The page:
The "magical qabalah"  as you call it is largely rooted in patterns developed by the Golden Dawn and the Western Hermetic practices that influenced their ideas. Kaplan provides a pretty standard translation of the Sefer Yetzirah, so its not the Jewish view of Chokmah and Binah that deviates from the norm, but the Western Hermetic/Golden Dawn view of them, a point none of the previous respondents evidently care to admit, offering instead apologetic double-speak.

Although I have little interest in traditional qabalah at this point in my evolution as an initiate, and have no time or concern with researching the details, I suspect the deviation in question has something to do with the link made between the four elements, the four familial archetypes, and the Tetragrammaton by the Golden Dawn; in that schemata, the father represents fire, and the mother water, hence the decision to attribute Binah the mother to water, and Chokmah the father to fire.

In following discussions about the tree of life and its attributes, what I have garnered from them is there are several versions of the tree that deviate from each other, stretching back for centuries.

Thanks for that. I have seen different versions of the tree. Maybe both methods are correct depending on the individuals perspective


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Azidonis
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Joined: 14 years ago
Posts: 2964
28/03/2012 9:42 pm  

Something to consider:

Source:
"Note 1: Nouns for females often end with -ah.
Note 2: Verbs and adjectives typically also take the ending -ah when used with female subjects. "

Note 3: Both Binah and Chokmah maintain an "-ah" ending (feminine), instead of "-eh" (masculine).


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 Anonymous
Joined: 51 years ago
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29/03/2012 9:10 am  

Isn't Binah feminine anyway? Home to the great mother...Babalon, and Nuit. Also the supreme female concept.
S/S


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Shiva
(@shiva)
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29/03/2012 2:52 pm  
"Sophie/Stewart" wrote:
Isn't Binah feminine anyway? Home to the great mother...Babalon, and Nuit. Also the supreme female concept.

Yes. In a certain manner of thought. The Babalon correlation is certainly "standard thinking," but I believe we will find Nuit (the "higher self" of Babalon) out in the realms we call Ain and Soph and Aur. On the other hand, Binah is correlated to Saturn, a "he-god" in nature, and we even find Isis being attributed to Chokmah in a certain way by his Crowleyness in 777.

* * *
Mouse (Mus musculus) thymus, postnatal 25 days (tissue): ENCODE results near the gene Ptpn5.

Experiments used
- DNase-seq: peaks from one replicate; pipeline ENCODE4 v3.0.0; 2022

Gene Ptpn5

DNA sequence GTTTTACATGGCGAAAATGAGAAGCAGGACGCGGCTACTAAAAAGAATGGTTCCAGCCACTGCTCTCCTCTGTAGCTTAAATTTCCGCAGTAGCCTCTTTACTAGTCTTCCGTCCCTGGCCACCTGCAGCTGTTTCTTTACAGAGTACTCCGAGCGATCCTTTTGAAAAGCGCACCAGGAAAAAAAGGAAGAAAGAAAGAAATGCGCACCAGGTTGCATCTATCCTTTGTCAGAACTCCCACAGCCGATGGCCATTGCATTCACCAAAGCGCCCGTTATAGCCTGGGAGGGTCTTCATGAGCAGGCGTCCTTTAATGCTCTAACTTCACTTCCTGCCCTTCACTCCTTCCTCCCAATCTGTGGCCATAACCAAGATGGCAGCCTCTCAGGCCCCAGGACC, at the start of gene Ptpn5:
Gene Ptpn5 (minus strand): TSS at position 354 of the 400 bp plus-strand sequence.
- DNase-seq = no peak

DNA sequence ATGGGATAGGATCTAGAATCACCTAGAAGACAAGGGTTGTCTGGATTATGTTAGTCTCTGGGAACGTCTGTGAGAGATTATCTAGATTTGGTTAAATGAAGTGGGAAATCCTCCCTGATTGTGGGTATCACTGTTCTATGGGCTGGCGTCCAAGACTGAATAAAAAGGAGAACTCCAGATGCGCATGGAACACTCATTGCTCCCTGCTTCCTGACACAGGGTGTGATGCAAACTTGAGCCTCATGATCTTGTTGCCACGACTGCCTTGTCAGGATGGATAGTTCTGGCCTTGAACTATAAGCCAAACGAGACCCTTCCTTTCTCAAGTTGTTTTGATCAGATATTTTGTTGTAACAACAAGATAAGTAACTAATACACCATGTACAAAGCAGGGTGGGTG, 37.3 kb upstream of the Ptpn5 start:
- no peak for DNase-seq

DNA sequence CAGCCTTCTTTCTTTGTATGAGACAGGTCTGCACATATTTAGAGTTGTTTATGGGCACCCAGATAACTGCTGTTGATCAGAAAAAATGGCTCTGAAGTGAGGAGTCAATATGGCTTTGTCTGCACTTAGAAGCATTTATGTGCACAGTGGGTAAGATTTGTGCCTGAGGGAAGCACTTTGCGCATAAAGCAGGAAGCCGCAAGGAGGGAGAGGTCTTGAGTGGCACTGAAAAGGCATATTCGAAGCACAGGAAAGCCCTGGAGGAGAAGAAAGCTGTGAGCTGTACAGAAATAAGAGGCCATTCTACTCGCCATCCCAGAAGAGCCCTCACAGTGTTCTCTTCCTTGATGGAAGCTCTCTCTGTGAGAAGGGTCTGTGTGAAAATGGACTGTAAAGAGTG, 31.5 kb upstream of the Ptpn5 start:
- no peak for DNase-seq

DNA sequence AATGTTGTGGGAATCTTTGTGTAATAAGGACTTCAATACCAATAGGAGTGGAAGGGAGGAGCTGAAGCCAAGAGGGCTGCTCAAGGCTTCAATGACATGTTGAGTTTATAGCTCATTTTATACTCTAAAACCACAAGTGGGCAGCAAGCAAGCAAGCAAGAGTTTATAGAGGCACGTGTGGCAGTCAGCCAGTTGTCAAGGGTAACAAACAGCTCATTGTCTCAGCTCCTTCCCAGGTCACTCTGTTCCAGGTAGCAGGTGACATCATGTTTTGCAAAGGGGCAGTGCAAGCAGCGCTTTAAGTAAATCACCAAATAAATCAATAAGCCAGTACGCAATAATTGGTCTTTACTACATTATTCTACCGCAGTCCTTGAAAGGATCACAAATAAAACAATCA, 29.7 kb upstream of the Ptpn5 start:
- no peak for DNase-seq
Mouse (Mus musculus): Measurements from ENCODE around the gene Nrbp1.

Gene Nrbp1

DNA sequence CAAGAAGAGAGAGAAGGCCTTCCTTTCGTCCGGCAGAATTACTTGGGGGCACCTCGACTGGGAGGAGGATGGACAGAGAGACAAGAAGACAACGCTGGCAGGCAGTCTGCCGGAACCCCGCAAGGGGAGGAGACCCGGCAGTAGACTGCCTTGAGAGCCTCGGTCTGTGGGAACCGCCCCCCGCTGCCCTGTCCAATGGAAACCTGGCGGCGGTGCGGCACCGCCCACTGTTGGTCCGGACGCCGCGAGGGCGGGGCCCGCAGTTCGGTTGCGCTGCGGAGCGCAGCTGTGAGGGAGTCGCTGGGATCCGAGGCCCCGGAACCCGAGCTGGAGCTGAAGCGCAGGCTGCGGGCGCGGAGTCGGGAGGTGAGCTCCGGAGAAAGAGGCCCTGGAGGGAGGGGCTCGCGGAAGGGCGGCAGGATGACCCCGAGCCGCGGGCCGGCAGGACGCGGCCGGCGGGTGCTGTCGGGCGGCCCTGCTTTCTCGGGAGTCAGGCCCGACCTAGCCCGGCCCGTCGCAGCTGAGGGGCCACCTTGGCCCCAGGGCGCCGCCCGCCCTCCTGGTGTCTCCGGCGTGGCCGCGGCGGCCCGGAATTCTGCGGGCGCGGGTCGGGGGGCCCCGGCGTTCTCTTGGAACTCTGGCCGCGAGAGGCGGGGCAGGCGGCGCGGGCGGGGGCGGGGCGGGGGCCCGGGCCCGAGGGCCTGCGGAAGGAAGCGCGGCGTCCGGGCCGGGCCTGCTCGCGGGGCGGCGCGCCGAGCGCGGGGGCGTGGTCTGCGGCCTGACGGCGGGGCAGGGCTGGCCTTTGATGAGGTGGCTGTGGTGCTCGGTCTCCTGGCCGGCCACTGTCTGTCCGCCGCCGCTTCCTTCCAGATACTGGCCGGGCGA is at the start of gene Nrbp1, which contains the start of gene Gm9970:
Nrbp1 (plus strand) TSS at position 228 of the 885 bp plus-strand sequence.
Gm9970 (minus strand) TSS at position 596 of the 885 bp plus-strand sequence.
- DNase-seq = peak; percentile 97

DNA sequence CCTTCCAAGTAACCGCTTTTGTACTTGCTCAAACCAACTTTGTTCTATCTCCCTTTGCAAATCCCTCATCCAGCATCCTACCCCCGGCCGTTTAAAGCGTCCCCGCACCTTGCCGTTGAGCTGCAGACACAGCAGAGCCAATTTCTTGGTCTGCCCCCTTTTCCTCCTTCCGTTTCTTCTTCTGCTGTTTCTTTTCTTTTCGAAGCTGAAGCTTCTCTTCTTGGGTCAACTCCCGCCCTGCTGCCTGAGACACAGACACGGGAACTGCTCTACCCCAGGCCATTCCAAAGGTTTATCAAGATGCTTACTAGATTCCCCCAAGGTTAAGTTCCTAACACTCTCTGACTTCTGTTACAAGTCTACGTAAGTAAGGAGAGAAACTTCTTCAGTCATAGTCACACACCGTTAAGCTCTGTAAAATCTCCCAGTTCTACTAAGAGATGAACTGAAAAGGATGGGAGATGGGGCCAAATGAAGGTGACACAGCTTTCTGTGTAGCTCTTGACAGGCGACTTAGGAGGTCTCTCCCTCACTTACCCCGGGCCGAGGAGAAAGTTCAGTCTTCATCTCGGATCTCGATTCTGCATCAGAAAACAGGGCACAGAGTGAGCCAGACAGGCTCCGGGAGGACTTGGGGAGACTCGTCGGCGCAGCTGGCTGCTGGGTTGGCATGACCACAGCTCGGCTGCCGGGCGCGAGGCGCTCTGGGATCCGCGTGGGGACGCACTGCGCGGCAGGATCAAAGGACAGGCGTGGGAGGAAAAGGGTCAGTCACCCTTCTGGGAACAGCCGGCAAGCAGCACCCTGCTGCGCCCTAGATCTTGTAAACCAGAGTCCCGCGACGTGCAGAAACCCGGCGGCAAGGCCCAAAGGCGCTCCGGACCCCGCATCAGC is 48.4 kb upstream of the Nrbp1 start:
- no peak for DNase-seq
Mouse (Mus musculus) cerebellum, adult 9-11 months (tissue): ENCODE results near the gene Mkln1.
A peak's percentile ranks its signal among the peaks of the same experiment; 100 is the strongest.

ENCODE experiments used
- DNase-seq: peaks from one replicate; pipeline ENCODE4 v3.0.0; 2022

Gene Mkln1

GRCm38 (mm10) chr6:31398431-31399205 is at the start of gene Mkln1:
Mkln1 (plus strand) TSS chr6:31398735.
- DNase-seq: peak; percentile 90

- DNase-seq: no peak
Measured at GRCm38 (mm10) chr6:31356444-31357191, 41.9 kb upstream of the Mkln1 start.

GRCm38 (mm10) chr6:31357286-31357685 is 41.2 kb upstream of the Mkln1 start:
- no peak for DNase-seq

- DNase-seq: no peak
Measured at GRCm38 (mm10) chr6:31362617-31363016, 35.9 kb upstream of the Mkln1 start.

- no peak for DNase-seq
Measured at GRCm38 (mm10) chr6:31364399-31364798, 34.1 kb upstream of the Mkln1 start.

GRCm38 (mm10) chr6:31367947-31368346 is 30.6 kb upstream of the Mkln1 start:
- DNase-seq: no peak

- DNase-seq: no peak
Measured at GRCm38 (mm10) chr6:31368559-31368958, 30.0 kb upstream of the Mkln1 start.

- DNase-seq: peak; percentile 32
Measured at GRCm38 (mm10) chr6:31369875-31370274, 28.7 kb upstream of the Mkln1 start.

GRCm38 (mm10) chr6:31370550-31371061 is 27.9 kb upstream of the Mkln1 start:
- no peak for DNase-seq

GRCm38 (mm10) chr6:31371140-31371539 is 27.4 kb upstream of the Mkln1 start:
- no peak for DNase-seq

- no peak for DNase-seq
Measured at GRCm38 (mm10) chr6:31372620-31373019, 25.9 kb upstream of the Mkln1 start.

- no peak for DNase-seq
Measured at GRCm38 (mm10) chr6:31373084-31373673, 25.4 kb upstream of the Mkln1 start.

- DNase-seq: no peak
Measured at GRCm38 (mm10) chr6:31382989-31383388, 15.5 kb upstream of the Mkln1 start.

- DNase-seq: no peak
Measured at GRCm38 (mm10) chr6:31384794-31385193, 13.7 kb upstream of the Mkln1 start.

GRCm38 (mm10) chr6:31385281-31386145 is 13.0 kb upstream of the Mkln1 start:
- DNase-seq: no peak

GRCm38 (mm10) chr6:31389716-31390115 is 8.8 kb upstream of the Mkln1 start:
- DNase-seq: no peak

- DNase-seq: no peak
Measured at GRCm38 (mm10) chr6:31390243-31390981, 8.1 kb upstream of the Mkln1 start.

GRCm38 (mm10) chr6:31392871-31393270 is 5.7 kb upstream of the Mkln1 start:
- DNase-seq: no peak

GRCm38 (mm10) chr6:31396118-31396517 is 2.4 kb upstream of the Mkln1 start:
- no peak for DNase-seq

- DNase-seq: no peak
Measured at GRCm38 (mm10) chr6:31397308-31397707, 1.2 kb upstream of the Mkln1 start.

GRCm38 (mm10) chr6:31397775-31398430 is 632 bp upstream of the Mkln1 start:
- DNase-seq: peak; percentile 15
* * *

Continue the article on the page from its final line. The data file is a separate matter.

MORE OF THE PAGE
"Thinking" & "Correlation" & "Attributions" (my words) are mental matters, below the Veil. This thread is asking and answering questions beyond that veil, so that's why it is cleverly dancing around the maypole.


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mika
 mika
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29/03/2012 9:55 pm  
"Pointy Stick" wrote:
I was just asking if anybody knew why that writer seemingly has the elemental associations the other way round to what is normally taught.

Kaplan's associations are not "the other way round to what is normally taught".  They are entirely consistent with standard Hebrew Kabbalah.  It is *you* who are assuming hermetic qabala is "normal", the base standard, and then concluding Hebrew Kabbalah is "the other way round". 

It would be very easy to argue that Hebrew Kabbalah came first and anything that followed that is inconsistent with the interpretations of Hebrew scholars is "the other way round", but that's not the point.  The point is that you are assuming something you were taught is the standard and everything else is a deviation, simply because you were taught that one thing first.  In reality, any and all interpretations that are consistent with the Sefer Yetzirah are equally valid "normal" teachings.


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 Anonymous
Joined: 51 years ago
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30/03/2012 9:54 pm  
"mika" wrote:
"Pointy Stick" wrote:
I was just asking if anybody knew why that writer seemingly has the elemental associations the other way round to what is normally taught.

Kaplan's associations are not "the other way round to what is normally taught".  They are entirely consistent with standard Hebrew Kabbalah.  It is *you* who are assuming hermetic qabala is "normal", the base standard, and then concluding Hebrew Kabbalah is "the other way round". 

It would be very easy to argue that Hebrew Kabbalah came first and anything that followed that is inconsistent with the interpretations of Hebrew scholars is "the other way round", but that's not the point.  The point is that you are assuming something you were taught is the standard and everything else is a deviation, simply because you were taught that one thing first.  In reality, any and all interpretations that are consistent with the Sefer Yetzirah are equally valid "normal" teachings.

Actually your post is not very helpful at all. I am not trying to start a debate about what method set of attributions came first. I was just asking if anybody knew any reason why in his book they are the opposite of what is commonly written. I have read many books on qabbalah and have never once seen binah listed as fire and chokmah as water except in Kaplans book

I suppose we could go with 'all words are sacred and all prophets true'!!


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MoogPlayer
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05/07/2012 10:59 pm  

I'm surprised that no one has mentioned yet that the main body of Kaplan's text on the Sepher Yetzirah is a translation of the Long version. He includes the other versions, and this is significant because it is the short version which is usually referenced by the Hermetic kabbalah.

From what I've gathered, the Hebraic qabballah was greatly influenced by the appearance of the Zohar. All the different traditions, and threads were synthesized into a standard version that falls back on the Zohar (which may or may not be a forgery).